Monday, July 11, 2016

Listening to the Glass Harmonica

The glass harmonica was an instrument that became popular in Western Europe for about 70 years. Instruments made of glass, usually filled with different levels of water, had been used in Eastern music for hundreds of years, but they were introduced to Western music by a man named Richard Puckeridge in 1743. Benjamin Franklin (yes, that Benjamin Franklin) improved them enough to make it popular and relatively easy to play. Unfortunately, the instruments, which had cylinders of glass that spun and corresponded to different tones, used leaded glass. The possibility of lead contamination made the glass harmonicas lose popularity and become associated with madness. However, by the time they fell out of fashion, many composers had already written music for the ethereal, celestial sounding instruments, including Beethoven and Mozart. In particular, Donizetti originally called for the glass harmonica in the famous "Mad Scene" from his opera Lucia di Lammermoor, perhaps using the instrument's ominous reputation to enhance the scene's disturbing effects.

I found this CD of glass harmonica music at the library, and I had to listen to it. I had never heard that instruments like this had achieved such a great popularity, and I was interested to hear how it sounded. It does indeed sound ethereal and beautiful, not unlike a celesta that can sustain notes. I especially loved the effect of the glass harmonica when paired with strings or voice, where it added an eerie, ethereal effect, like fairies humming along with the instruments. If some of the compositions on the CD are less then thrilling (I found the Reichardt piece a bit tedious), others are as fantastical as the instrument deserves, including the Mozart and Beethoven pieces. Mozart's Quintet for glass harmonica, flute, cello, viola, and oboe is an incredible exploration of tonal color that contrasts the richness of the lower strings with the haunting tones of the glass harmonica. Mozart himself played the viola at the piece's premiere. It's worth listening to for anyone who's interested in some very novel classical music.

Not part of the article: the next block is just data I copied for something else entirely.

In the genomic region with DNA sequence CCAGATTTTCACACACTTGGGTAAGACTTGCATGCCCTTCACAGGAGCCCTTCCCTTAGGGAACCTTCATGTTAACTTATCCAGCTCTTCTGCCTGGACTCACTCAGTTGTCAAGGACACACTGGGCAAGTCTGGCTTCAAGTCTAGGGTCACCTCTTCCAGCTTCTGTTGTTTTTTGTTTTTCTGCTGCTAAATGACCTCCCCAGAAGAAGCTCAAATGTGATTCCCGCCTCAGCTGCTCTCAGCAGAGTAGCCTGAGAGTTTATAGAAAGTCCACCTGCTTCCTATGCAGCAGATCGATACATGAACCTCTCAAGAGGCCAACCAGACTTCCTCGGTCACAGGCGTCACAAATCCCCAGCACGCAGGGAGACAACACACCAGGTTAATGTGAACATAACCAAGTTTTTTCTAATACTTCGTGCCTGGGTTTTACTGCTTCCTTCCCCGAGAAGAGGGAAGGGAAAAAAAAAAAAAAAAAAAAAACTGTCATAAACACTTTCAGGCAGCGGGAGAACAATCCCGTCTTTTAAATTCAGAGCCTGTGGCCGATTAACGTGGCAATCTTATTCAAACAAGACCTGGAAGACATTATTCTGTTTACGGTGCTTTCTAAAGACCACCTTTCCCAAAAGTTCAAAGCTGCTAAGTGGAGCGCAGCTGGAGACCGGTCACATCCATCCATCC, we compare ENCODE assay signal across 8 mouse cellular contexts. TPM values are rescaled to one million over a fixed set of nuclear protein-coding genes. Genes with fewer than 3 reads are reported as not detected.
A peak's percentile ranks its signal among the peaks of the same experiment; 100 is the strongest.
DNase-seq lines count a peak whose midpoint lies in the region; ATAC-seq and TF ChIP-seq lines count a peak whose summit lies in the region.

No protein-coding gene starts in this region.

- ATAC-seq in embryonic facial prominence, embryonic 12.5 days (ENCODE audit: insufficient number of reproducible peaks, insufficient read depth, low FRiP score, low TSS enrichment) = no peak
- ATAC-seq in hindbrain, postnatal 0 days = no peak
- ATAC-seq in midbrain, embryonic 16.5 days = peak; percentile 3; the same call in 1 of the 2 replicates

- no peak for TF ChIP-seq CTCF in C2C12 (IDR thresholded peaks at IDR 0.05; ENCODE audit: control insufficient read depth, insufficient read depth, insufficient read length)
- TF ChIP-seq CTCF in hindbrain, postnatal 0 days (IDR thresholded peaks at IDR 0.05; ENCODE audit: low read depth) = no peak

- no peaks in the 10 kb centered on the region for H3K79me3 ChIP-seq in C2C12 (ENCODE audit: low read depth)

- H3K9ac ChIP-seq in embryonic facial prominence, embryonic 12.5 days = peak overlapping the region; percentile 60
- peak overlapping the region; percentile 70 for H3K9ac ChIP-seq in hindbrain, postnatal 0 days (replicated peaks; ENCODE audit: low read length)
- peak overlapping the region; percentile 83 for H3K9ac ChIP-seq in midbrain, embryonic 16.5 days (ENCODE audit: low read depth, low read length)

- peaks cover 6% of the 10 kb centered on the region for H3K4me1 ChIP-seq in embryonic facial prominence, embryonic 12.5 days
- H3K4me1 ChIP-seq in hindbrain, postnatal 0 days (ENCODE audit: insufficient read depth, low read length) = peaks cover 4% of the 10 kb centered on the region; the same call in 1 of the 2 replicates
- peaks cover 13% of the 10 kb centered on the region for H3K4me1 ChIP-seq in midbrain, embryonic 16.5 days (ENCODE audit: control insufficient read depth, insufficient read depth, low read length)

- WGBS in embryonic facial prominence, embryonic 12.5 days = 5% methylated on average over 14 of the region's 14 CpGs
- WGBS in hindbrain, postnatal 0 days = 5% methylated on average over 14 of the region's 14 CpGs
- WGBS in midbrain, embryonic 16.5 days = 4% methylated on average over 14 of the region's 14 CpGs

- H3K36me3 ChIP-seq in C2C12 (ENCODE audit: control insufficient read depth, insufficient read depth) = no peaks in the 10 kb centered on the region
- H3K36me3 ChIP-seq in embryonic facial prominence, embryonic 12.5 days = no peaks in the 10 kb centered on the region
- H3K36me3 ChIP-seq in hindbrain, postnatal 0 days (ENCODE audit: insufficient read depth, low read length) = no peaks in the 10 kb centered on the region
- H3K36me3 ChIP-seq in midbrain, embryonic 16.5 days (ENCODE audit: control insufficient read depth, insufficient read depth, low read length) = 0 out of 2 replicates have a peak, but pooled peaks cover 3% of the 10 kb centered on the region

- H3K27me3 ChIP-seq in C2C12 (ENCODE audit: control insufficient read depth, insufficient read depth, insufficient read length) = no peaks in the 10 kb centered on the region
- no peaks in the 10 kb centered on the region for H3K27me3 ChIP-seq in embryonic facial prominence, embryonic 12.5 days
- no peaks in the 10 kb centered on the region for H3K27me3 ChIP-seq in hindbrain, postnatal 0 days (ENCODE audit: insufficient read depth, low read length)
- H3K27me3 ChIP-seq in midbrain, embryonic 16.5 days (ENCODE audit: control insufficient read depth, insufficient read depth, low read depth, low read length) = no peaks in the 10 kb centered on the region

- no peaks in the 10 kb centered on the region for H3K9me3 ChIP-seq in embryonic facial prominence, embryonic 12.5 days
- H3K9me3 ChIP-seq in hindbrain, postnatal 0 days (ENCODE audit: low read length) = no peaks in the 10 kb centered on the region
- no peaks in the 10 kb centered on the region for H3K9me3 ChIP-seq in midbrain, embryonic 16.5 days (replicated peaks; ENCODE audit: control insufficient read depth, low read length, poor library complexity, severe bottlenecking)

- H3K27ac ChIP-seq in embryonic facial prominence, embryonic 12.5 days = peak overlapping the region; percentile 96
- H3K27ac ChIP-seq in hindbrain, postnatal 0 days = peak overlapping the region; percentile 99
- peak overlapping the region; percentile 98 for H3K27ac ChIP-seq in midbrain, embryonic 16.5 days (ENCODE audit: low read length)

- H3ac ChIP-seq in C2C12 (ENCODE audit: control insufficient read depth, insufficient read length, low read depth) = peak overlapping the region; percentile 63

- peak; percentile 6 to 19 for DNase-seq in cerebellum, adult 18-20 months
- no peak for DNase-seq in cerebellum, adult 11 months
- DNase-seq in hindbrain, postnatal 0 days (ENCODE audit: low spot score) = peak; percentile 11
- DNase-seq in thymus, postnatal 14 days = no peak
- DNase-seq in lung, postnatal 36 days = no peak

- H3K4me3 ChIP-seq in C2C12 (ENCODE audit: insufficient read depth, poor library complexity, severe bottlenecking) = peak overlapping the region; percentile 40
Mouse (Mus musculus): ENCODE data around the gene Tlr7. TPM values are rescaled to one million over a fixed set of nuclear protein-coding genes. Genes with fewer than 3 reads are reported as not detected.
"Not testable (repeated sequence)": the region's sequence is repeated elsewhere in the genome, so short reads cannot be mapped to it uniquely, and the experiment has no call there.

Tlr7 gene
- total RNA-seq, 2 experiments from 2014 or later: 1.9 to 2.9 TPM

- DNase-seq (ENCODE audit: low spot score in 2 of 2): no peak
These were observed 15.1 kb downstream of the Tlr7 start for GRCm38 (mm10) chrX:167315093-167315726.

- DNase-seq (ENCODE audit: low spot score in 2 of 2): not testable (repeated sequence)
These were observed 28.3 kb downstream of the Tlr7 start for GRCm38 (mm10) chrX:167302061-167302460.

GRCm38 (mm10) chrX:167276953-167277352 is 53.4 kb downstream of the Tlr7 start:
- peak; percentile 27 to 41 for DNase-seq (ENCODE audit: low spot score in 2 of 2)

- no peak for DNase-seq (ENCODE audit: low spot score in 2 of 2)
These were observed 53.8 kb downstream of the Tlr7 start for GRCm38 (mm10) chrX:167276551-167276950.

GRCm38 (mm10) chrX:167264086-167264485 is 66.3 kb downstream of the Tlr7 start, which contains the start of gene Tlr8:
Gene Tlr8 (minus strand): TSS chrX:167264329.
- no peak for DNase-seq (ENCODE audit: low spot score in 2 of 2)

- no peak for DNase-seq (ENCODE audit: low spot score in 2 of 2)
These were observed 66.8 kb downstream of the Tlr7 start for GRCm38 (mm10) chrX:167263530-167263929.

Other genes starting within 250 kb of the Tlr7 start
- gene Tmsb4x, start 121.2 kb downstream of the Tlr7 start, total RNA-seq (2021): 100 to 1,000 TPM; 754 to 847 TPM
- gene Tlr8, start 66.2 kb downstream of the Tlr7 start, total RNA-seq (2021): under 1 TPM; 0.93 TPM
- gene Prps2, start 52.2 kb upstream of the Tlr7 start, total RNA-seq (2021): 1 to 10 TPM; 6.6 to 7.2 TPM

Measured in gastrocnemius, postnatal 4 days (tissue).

As a writer, I also found the history of this instrument a dark and fascinating piece of music history. The instrument was loved by many, but developed a reputation for causing depression, illness, and insanity in its aficionados. Was it the trace amounts of lead musicians may have absorbed from the glass, or some quality of the music itself which made some people find it uncanny? Some scholars have argued that instrumentalists would not have absorbed enough lead from the glass to endanger their lives or their sanity, but it's hard to be certain. Whatever the case, the idea of a musical instrument that slowly poisons the people who play it is certainly fascinating.  



  1. Very interesting, Alexis! I didn't know about this instrument. Thanks for sharing. I'll have to go take a listen to that CD.

    1. Thank you! It's a strange and interesting instrument.